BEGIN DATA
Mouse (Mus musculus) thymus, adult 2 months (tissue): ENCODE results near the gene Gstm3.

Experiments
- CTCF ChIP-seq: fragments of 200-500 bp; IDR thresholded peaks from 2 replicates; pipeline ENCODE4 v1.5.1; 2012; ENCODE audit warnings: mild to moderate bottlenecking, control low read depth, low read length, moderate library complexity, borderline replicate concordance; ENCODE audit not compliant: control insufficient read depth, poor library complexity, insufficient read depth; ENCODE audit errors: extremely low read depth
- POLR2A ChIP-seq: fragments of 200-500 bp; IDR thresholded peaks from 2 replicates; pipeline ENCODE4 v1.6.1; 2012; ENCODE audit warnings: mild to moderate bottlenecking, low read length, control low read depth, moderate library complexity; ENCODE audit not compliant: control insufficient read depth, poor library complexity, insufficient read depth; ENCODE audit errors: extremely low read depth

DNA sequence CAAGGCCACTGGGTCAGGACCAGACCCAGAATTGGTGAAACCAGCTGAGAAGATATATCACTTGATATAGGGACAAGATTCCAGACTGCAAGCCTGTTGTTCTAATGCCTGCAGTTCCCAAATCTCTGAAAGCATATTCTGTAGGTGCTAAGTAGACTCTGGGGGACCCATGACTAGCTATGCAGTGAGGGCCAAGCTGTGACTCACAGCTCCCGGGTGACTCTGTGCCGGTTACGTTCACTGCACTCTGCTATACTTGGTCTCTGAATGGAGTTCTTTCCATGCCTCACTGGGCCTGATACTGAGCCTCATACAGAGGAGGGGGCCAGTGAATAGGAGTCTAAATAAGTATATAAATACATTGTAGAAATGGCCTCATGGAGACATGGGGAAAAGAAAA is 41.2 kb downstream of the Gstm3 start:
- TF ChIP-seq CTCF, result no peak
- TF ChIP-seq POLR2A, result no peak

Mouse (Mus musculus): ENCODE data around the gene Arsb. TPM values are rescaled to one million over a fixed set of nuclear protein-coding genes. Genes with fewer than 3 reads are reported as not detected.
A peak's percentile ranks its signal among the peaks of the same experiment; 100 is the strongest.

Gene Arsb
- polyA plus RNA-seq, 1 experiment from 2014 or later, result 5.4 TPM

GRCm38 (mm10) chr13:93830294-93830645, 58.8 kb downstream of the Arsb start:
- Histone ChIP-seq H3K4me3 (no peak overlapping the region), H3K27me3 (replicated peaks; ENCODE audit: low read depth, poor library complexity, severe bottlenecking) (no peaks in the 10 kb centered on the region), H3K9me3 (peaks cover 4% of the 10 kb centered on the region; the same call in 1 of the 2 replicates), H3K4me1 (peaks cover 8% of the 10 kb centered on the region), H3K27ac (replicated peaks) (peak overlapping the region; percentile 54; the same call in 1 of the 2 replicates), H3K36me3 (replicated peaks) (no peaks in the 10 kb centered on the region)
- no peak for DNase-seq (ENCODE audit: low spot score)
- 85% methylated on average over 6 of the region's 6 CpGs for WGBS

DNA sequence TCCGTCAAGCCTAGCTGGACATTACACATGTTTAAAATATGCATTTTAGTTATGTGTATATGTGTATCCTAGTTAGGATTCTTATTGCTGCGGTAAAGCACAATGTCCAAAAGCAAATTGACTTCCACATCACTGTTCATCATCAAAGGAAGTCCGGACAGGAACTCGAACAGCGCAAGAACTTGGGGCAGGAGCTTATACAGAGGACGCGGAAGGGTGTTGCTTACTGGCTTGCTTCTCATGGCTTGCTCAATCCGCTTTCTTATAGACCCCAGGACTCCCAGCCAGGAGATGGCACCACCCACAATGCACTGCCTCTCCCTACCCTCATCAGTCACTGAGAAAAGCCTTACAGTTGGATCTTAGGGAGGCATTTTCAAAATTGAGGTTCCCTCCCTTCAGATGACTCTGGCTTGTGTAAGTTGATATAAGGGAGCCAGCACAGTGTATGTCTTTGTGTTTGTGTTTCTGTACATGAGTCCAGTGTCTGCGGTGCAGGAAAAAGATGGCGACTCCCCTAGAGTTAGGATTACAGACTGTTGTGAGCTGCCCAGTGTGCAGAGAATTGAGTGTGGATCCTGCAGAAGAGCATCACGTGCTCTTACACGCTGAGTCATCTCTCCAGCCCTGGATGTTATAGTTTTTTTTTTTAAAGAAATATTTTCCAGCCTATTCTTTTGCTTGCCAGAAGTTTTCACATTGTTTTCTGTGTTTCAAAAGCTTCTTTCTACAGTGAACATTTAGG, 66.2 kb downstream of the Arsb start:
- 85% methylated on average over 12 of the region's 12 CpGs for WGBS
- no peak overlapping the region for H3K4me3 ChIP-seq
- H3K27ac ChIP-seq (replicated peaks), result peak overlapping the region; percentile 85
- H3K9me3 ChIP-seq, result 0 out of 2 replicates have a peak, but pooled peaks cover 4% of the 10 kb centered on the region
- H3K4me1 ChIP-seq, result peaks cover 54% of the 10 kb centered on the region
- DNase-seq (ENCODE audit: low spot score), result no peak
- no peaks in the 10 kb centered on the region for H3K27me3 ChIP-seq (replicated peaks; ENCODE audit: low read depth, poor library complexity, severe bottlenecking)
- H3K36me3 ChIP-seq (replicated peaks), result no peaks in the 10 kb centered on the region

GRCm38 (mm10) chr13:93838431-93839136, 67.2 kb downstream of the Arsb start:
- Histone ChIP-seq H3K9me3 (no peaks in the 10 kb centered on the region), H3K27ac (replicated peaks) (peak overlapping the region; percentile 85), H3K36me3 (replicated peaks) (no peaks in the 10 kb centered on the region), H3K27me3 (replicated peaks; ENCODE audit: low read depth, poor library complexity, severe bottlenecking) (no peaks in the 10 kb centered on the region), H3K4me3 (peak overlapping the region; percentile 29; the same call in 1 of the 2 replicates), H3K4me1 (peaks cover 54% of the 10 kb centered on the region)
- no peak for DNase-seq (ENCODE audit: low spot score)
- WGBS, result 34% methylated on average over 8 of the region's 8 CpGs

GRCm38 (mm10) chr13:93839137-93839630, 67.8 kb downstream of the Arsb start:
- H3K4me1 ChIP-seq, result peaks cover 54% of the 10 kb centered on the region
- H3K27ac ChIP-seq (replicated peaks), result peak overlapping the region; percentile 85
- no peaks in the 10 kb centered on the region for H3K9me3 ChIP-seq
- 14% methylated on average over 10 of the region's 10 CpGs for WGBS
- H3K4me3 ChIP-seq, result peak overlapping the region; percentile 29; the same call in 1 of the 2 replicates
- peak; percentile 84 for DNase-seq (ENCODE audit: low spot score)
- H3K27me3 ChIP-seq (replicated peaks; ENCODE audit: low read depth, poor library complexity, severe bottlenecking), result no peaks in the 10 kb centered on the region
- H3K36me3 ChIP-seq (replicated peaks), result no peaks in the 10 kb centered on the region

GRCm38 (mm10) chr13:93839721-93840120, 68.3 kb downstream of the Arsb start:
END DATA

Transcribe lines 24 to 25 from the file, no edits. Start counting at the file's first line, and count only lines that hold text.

- H3K36me3 ChIP-seq (replicated peaks), result no peaks in the 10 kb centered on the region

GRCm38 (mm10) chr13:93838431-93839136, 67.2 kb downstream of the Arsb start: